And the stranger cried out and shifted his seat. His eyes sought his feet—rounding the arches, and topping the toes, the tall grass was questing. The little brute froze.
And the fauna took pause, and the flora went slack. Leaves followed talons, stems followed claws. Hooves tromped on paws as the crowd drifted back.
Not a breath taken. Not a move made. Stillness, like fog, enveloped the glade.
Now the grass tugged his feet, now the sea of jade splayed—left hand and right, the slender shafts reared. Gaining momentum, blade followed blade. The green field was torn till a deep swath appeared. The swath hurtled west, reflecting the sun. A hundred yards distant it died. Once more the grass stood, its tips spreading wide. The swath, born again, repeated its run.
Plain was the message, and clearly conveyed. The newcomer gawked. Confusion ensued.
The tall blades were swayed by the pulse of the glade.
But the swath was not renewed.
Something tiny bounced by. He ventured a peek, barely rolling an eye.
A chocolate sparrow, with pinfeathers black, popped past an ankle and paused to look back. The bird cocked its head, rocked in place, hopped ahead. It fluttered. It freaked. It glared and stopped dead. Vexed to its limit, it burst into flight.
The sitting thing watched till it passed out of sight.
Now a breeze bent his back, picked him half off his stern. The wind, done its best, grew flustered at last. It trailed to the west, thrilling lilies it passed. It wound round the willows and didn’t return.
So the fauna repaired to the live oak’s shade.
A strange kind of stupor fell over the glade.
From deep in the wood came a shape through the trees—a pronghorn, perhaps, or an elk swift and sure. But up limped a moose, a flyport with fur, low in the belly and wide at the knees. Wizened he was, scarcely able to see. Neither vision, nor vigor, nor velvet had he. He hobbled abreast, then groveled or died, his nose facing west, his tail flung aside.
The brute merely glazed.
But the glade was unfazed.
Those long shafts reshuffled. A tense moment passed.
The ominous shadows of badgers were cast. Three left their holes, as if to attack. They pedaled like moles and the stranger jumped back. He stumbled, fell flailing, and, kicking his guide, threw out his arms and tumbled astride. First he stepped on his tail, then he stepped on his pride. The moose bellowed twice and shook side to side while the little pest clung to his high, homely hide.
And the old moose unbent to his knees by degrees. He reeled like a drunk down the path of the breeze. Together they lurched through a break in the trees. And all morning long, and on through the day, both beggar and bearer would buckle and sway. The moose lost his temper, but never his way.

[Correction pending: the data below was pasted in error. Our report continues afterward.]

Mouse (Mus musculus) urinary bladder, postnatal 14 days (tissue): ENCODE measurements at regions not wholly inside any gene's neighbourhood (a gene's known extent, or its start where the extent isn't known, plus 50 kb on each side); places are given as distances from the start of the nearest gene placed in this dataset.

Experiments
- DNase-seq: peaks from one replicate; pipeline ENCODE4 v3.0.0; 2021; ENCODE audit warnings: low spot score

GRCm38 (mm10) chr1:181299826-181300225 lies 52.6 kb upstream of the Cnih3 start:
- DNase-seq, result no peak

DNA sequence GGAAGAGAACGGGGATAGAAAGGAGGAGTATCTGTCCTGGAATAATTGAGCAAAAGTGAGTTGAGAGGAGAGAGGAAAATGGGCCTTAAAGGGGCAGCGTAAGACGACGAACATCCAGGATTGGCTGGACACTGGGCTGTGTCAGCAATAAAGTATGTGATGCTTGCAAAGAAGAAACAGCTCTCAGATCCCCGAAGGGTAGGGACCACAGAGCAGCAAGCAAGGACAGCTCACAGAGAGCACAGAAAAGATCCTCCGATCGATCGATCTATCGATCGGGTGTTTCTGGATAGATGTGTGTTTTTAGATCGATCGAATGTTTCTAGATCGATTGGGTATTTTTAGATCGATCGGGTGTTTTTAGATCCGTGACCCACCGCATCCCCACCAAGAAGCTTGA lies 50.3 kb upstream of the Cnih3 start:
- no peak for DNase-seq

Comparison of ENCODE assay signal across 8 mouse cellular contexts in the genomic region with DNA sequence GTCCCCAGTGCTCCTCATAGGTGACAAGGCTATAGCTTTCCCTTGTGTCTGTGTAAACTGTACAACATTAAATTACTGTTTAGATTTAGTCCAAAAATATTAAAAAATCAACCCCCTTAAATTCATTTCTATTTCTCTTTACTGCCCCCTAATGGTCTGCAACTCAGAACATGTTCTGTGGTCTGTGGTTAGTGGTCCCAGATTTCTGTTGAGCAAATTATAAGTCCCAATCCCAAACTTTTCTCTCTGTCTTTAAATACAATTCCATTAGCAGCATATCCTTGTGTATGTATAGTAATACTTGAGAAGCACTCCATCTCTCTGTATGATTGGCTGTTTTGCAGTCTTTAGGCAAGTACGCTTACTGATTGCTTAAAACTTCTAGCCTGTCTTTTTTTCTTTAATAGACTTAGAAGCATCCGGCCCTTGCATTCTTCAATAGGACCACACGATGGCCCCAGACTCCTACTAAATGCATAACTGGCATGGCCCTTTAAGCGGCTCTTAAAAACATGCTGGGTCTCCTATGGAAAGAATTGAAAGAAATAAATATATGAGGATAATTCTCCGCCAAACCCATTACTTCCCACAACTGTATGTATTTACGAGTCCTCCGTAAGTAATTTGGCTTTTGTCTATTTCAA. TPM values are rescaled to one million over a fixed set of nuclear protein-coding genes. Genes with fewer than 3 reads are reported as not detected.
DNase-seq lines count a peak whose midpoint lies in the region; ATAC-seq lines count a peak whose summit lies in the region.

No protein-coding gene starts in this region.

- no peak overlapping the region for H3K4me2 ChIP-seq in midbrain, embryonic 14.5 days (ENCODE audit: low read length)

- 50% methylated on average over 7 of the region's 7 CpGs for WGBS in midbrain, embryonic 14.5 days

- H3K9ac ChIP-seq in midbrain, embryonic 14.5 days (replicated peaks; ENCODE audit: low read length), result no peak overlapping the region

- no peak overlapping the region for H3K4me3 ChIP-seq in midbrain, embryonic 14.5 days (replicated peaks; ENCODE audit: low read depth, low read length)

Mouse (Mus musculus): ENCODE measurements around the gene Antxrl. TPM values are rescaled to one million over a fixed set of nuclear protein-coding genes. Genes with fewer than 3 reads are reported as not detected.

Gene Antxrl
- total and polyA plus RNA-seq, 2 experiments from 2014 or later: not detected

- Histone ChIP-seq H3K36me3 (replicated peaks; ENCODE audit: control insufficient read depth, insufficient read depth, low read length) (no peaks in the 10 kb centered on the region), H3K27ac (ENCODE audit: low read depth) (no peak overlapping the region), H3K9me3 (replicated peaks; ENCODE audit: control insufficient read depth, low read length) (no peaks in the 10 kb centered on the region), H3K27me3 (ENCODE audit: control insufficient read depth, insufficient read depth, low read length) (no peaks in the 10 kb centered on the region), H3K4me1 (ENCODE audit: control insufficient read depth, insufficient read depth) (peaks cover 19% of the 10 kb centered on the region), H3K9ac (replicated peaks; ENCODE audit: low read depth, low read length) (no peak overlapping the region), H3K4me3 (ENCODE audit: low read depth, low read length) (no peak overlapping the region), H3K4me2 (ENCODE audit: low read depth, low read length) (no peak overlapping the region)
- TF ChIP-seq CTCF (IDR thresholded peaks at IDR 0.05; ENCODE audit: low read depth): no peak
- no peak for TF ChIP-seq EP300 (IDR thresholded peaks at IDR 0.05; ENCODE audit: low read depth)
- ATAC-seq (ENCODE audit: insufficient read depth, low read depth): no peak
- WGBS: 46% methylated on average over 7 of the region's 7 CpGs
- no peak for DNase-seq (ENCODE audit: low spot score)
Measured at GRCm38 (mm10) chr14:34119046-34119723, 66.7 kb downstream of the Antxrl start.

And the wind blew the sun to its deep ruby rest; the scrub, in obeisance, inclined to the west. Their slow taffy shadow in slinking would seem to slip round the rocks like a snake in a dream.
And the sun became a beacon, and the underbrush a stream. The wide Earth took their weight in stride, and the wind named him Hero.

                                               WORLD

When the sun was low the old moose began to stumble, at last limping to a halt beside a swift river lined with stunted pines. He’d half-expected a somewhat graceful dismount, but Hero, dug in like a tick, wasn’t about to let go. The moose knelt until his joints objected, shimmied, bucked, and with a sudden whirl sent the little bother flying.
Hero scraped himself out of the dirt and looked up forlornly. The ancient moose, his good eye gone bad, glared a long minute before hobbling away, his bony **** rocking with dignity, his scraggly tail fighting off imaginary flies.
Hero managed a few steps and dropped, staring in disbelief as the moose disappeared between half-frozen pines. He remained on his knees for the longest time, his jaw hanging, waiting for the moose—waiting for anything to show. At last a ruckus to his left snapped him out of it. His head ratcheted around.
Fifteen feet off the bank, three screaming gulls were dancing on an immense stone outcropping, fighting over a rapids-tossed sockeye. Hero was instantly famished. He wobbled to his feet and stumbled twice wading out, only regaining his balance by leaning against the current while rapidly wheeling his arms. The shrieking gulls reluctantly backed off as he stepped in slow-motion through the rushing water. Hero lunged at the slapping fish, cracked an ankle on the rock, and hopped around howling with both hands holding his shin. One foot was as good as none in the surging water. He went right under. Before he knew it he was being swept downriver.